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Lye

The lye used for the purpose of cleaning a form is a solution of alkali in water; it ought to be made of the best pearl ash. The usual proportion is one pound of pearl ash to a gallon of soft water; it should be stirred up with a stick till the alkali dissolves, which soon takes place. It is generally kept in a large jar, with a cover to it, which some master printers lock; but more frequently the cover is loose for the pressmen to have free access to it; the cover should however be kept on, to prevent dust and dirt getting into the jar.

If hard water be used, it will require a greater quantity of pearl ash; as the acid in the water will combine with some of the alkali to neutralise it, which of course will have the effect of making the lye weaker than if soft water, with which there is no such combination, had been used.

An intelligent pressman once informed me, that in the country he had frequently made lye, by boiling together a peck of wood ashes and nearly a quarter of a peck of quicklime, in a pailful and a half of soft water, and afterwards straining the decoction for use.

This is, in fact, soap lye, which is made caustic by the quicklime: lye from the soap boilers has indeed of late years been used by many master printers in the metropolis; but it requires to be kept constantly covered in order to exclude the air, which, when the lye is exposed, combines with it and renders it mild, thus destroying its power. I have always found that this lye affects the hands and makes them sore, as if chapped, when washed in it to take off ink.

In the choice of pearl ash the following table, from Vauquelin, may be found useful, which shows all the substances contained in six kinds of potash.

Real Potash Sulphate of Potash Muriate of Potash Insoluble Residium Carbonic Acid and Water
1152 of Russian Potash 772 65 5 56 254 = 1152
1152 of American Potash 857 154 20 2 119 = 1152
1152 of Perl Ash 754 80 4 6 308 = 1152
1152 of Treves Potash 720 165 44 24 199 = 1152
1152 of Dantzic Potash 603 152 14 79 304 = 1152
1152 of Vosges Potash 444 148 510 34 304 = 1152

There is evidently an error in this statement as to the component parts of the last article, the Vosges potash, which appears to be with respect to the quantity of the muriate of potash; but the table shows that the American potash is by far the best, and the Dantzic potash the worst of the six analysed.

The following observations from Kirwan on Manures, may also be serviceable, particularly to printers who are so situated as to find it necessary to make their lye from the ashes of vegetables.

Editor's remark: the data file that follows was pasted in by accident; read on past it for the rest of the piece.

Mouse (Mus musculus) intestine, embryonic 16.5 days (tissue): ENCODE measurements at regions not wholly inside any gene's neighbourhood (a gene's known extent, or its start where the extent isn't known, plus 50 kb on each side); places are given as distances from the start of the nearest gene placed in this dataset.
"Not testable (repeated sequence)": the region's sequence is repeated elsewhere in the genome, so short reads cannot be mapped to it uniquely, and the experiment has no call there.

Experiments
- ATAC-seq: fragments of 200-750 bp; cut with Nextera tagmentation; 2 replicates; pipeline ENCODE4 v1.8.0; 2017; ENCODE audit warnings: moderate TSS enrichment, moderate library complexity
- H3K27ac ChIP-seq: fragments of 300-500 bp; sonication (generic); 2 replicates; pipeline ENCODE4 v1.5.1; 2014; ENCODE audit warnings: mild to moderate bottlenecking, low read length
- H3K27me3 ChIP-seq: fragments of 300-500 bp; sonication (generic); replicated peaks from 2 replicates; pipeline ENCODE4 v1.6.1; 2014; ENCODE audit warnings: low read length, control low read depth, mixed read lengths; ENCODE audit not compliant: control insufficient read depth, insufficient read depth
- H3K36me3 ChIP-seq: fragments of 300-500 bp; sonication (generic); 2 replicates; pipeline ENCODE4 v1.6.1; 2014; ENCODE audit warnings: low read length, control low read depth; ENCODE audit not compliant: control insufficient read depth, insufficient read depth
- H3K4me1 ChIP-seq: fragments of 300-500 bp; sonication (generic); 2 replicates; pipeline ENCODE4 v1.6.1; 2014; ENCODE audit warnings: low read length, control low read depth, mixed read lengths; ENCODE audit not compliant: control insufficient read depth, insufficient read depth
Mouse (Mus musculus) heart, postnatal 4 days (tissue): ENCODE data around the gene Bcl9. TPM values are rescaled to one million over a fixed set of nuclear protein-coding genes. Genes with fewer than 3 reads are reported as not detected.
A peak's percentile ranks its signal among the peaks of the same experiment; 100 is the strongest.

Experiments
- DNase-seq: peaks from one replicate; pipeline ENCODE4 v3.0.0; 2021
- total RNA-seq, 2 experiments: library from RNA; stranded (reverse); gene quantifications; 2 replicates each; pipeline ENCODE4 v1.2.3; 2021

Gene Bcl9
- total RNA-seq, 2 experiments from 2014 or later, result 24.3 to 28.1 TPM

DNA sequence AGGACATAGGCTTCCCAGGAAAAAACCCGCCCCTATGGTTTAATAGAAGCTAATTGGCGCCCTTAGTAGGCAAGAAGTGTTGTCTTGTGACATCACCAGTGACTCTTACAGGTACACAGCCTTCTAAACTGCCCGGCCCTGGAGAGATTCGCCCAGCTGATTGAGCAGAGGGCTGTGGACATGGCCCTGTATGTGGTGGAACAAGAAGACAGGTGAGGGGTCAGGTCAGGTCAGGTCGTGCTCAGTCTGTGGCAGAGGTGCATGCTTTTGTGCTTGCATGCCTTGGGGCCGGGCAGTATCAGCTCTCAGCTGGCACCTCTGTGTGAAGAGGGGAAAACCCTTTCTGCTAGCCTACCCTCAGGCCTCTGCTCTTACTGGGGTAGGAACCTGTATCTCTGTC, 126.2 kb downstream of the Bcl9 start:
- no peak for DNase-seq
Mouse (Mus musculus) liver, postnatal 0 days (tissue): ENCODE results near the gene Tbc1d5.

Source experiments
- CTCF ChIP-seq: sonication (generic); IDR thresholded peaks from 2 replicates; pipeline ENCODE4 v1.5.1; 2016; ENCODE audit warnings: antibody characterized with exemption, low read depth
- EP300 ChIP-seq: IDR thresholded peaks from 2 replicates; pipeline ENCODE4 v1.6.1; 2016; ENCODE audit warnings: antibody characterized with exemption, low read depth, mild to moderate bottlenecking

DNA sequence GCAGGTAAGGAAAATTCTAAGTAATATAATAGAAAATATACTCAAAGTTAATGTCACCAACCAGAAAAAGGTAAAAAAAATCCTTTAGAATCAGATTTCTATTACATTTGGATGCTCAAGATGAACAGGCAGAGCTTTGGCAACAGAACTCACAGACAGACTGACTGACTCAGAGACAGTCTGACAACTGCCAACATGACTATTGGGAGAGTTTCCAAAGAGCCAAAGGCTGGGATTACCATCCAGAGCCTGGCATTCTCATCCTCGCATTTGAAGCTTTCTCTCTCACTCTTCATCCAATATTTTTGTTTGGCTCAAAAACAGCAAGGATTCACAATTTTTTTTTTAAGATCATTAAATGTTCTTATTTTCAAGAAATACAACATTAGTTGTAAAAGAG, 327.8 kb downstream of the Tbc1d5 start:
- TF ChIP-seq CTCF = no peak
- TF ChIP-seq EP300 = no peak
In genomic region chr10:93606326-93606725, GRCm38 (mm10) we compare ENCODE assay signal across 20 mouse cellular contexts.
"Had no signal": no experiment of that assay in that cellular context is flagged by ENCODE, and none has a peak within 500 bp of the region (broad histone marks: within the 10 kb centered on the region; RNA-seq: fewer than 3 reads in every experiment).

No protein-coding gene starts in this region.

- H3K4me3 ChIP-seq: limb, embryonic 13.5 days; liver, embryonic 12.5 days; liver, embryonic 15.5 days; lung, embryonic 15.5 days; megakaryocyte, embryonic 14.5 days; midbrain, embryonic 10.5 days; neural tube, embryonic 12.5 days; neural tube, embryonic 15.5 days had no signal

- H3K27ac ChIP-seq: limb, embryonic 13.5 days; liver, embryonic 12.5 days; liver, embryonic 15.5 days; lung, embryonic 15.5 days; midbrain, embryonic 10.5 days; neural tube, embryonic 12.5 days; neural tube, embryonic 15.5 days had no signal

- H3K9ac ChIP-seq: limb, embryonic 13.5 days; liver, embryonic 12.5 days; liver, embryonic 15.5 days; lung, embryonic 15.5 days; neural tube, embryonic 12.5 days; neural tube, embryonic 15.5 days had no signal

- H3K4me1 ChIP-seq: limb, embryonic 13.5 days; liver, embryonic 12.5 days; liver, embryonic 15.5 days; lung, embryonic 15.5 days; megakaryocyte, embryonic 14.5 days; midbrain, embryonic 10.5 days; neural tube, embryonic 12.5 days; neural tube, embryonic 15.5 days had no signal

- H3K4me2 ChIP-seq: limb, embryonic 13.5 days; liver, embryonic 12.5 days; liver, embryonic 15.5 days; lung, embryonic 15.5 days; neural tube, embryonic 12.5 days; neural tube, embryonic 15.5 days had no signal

“ Alkaline salts are of great importance in several arts, the proportion of ashes afforded by different vegetables, and that of alkali by the ashes of each sort of vegetable, has been accurately attended to: the following are the best authenticated results of the experiments made with this view.

” One thousand pounds of the following vegetables, perfectly dry, and burned in a clean chimney and open fire, afforded the quantity of ashes, and saline matter, exhibited in the annexed tables.

One thousand Pounds Pounds of Ashes Pounds of Salt
Stalks of Turkey Wheat or Maize 86.6 17.5
Ditto of Sunflower 57. 20.
Vine branches 34. 5.5
Box 29. 2.26
Sallow 28. 2.85
Elm 23.5 3.9
Oak 13.5 1.5
Aspin 1.2 0.74
Beech 5.8 1.27
Fir 3.4 0.45
Fern cut in August 34.46 4.25 Home.
Wormwood 97.44 73. Wiegleb.
Fumitory 219. 79. Id.

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Table of the Saline Products from one thousand Pounds of the Ashes of the following Vegetables

Saline Products
Stalks of Turkey Wheat or Maize 198 lbs
Ditto of Sunflower 349
Vine branches 162.6
Elm 166
Box 78
Sallow 102
Oak 111
Aspin 61
Beech 219
Fir 132
Fern cut in August 116, or 125 according to Wildenheim
Wormwood 748
Fumitory 360
Heath 115 Wildenheim

Thus though fumitory gives the greatest weight of saline product from a given weight of the dry vegetable, yet from a given weight of ashes wormwood produces above double the weight of saline matter.

In Yorkshire the women use the ashes of the„ ash tree to make a lye to scour their pewter dishes and plates, in preference to the ashes of any other wood; as this is the result of experience, I should be led to suppose that they contain a great proportional quantity of pearl ash.

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